[10.3354/meps12062]
  • Block, S., Saltré, F.F., Rodríguez-Rey, M., Fordham, D.A., Unkel, I. and Bradshaw, C.J. (2016). Where to Dig for Fossils: Combining Climate-Envelope, Taphonomy and Discovery Models. PLoS One, 11(3) pp. Art: e0151090.
    [10.1371/journal.pone.0151090] [Scopus]
  • Johnson, C., Alroy, J., Beeton, N., Bird, M.I., Brook, B.W., Cooper, A., et al. (2016). What caused extinction of the Pleistocene megafauna of Sahul? Proceedings of The Royal Society of London Series B: Biological Sciences, 283 pp. Art: 20152.
    [10.1098/rspb.2015.2399] [Scopus]
  • Rodríguez-Rey, M., Herrando-Pérez, S., Brook, B.W., Saltré, F.F., Alroy, J., Beeton, N., et al. (2016). A comprehensive database of quality-rated fossil ages for Sahul’s Quaternary vertebrates. Scientific Data - Nature, 3 pp. Art: 160053.
    [10.1038/sdata.2016.53] [Scopus]
  • Saltré, F.F., Rodríguez-Rey, M., Brook, B.W., Johnson, C., Turney, C.S., Alroy, J., et al. (2016). Climate change not to blame for late Quaternary megafauna extinctions in Australia. Nature Communications, 7 pp. Art: 10511.
    [10.1038/ncomms10511] [Scopus]
  • Rodríguez-Rey, M., Herrando-Pérez, S., Gillespie, R., Jacobs, Z., Saltré, F.F., Brook, B.W., et al. (2015). Criteria for assessing the quality of Middle Pleistocene to Holocene vertebrate fossil ages. Quaternary Geochronology, 30 pp. 69-79.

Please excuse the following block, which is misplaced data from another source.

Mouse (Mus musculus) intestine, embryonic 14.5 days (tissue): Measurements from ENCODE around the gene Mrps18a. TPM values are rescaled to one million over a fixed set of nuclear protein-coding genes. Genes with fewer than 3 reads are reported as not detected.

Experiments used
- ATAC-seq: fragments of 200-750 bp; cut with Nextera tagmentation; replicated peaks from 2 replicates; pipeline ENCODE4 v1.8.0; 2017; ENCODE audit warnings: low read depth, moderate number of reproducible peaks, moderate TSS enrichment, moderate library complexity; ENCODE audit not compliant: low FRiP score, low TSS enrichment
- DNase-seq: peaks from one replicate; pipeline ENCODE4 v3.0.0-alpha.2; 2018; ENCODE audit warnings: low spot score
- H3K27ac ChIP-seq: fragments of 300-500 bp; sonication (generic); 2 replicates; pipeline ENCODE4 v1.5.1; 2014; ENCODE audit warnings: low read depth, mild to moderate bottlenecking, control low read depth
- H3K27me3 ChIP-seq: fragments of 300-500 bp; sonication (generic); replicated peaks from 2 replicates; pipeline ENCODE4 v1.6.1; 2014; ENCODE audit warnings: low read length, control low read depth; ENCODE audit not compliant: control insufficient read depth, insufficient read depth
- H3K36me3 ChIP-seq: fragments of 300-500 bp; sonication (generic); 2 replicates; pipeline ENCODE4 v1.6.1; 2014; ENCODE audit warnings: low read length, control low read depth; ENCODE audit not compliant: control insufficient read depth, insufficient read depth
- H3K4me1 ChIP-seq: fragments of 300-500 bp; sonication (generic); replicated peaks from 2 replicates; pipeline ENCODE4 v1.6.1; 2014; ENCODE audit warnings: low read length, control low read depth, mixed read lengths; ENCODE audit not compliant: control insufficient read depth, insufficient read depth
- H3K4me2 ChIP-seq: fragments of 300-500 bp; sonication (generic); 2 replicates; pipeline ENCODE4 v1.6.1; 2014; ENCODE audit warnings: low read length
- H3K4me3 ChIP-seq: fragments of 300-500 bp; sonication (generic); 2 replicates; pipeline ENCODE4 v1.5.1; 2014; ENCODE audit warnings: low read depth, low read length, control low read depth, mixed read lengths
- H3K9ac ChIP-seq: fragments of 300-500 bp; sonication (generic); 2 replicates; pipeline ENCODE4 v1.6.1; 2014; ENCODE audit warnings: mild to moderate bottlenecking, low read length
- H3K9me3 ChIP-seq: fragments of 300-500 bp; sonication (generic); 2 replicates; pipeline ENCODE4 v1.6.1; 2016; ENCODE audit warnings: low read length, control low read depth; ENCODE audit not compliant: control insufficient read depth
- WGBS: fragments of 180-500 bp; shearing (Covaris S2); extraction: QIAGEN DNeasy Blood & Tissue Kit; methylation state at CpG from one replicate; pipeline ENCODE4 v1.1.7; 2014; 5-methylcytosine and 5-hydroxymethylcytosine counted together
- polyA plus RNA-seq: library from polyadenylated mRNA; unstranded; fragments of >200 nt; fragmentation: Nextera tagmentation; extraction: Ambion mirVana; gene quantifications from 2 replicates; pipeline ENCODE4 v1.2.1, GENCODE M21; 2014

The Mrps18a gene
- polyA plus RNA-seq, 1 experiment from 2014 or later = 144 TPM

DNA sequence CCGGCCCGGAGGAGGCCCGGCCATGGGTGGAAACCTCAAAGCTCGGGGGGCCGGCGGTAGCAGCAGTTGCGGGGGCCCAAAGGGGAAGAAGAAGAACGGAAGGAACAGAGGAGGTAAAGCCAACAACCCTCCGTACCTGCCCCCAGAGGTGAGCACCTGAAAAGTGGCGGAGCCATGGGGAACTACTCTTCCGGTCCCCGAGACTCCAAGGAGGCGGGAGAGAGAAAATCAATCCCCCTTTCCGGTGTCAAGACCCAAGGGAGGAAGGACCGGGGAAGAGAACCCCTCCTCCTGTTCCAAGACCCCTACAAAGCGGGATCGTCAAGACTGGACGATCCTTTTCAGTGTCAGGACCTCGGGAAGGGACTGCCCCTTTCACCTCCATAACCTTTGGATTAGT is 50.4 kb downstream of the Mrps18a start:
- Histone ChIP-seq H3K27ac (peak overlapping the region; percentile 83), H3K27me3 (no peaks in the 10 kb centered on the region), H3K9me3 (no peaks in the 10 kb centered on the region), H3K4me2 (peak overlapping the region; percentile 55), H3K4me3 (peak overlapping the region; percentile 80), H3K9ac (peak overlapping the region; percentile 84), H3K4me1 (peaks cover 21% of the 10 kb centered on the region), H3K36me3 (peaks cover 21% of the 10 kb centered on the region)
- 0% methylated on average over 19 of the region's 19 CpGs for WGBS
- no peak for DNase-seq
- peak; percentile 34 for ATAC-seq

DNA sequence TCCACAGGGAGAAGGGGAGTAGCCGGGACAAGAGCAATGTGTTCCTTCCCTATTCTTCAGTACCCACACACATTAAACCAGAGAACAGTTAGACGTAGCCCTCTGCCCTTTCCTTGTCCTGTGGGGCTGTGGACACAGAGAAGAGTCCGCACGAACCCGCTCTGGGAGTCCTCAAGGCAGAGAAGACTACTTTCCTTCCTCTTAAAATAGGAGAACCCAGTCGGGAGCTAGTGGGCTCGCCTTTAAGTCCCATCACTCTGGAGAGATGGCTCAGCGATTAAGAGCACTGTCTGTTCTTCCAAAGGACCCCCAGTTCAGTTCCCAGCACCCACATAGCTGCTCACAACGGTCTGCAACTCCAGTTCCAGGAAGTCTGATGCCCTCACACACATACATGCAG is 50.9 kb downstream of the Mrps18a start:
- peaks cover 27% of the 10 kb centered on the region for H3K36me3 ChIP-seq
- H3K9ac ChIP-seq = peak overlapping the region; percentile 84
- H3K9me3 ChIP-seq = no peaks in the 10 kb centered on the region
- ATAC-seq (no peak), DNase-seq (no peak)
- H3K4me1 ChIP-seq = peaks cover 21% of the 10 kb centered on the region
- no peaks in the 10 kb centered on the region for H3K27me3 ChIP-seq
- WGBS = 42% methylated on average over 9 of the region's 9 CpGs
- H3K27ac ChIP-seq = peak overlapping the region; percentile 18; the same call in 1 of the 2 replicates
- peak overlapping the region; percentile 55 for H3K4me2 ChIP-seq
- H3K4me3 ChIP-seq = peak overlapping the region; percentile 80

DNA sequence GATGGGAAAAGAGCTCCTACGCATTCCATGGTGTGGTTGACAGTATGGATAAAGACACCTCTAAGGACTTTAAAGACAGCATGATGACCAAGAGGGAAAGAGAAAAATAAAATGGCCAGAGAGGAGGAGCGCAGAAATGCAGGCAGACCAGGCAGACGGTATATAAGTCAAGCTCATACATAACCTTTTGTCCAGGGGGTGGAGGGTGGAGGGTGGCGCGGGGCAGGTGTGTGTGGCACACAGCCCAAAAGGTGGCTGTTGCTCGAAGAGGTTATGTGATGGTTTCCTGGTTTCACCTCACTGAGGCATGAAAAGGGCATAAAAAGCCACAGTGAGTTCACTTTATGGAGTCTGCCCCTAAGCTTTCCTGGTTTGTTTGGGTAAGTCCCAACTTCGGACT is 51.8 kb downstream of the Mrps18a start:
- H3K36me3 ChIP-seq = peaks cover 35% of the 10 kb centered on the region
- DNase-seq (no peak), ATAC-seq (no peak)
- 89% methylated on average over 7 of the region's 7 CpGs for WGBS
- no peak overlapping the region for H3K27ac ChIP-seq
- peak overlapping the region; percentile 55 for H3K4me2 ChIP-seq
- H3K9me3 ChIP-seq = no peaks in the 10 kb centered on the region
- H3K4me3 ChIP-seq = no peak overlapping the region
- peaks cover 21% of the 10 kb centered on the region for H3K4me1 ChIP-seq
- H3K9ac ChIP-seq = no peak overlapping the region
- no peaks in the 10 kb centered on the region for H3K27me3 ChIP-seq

[10.1016/j.quageo.2015.08.002] [Scopus]

Professional and community engagement

I have a deep commitment to and strong capacity for communicating the implications of my science to the broader public via traditional media (television, radio, newspaper, etc.). I am an avid proponent of public engagement via social media and blogging (ConservationBytes.com, Twitter, Facebook, Instagram), and I give many public lectures each year. I also contribute regularly to The Conversation.

I am also:

I can reached at +61 (0)400 697 665.

Expertise for media contact

Subject Titles

  • Animals
  • Biodiversity
  • Climate
  • Conservation
  • Demography
  • Ecology
  • Ecosystems
  • Energy - Nuclear
  • Energy - Renewable
  • Environment
  • Mammals
  • Palaeontology
  • Sustainability
  • Wildlife
  • Zoology

Contact

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Phone: +61 8 82012090
Email:
Location: Biological Sciences
Postal address: GPO Box 2100, Adelaide 5001, South Australia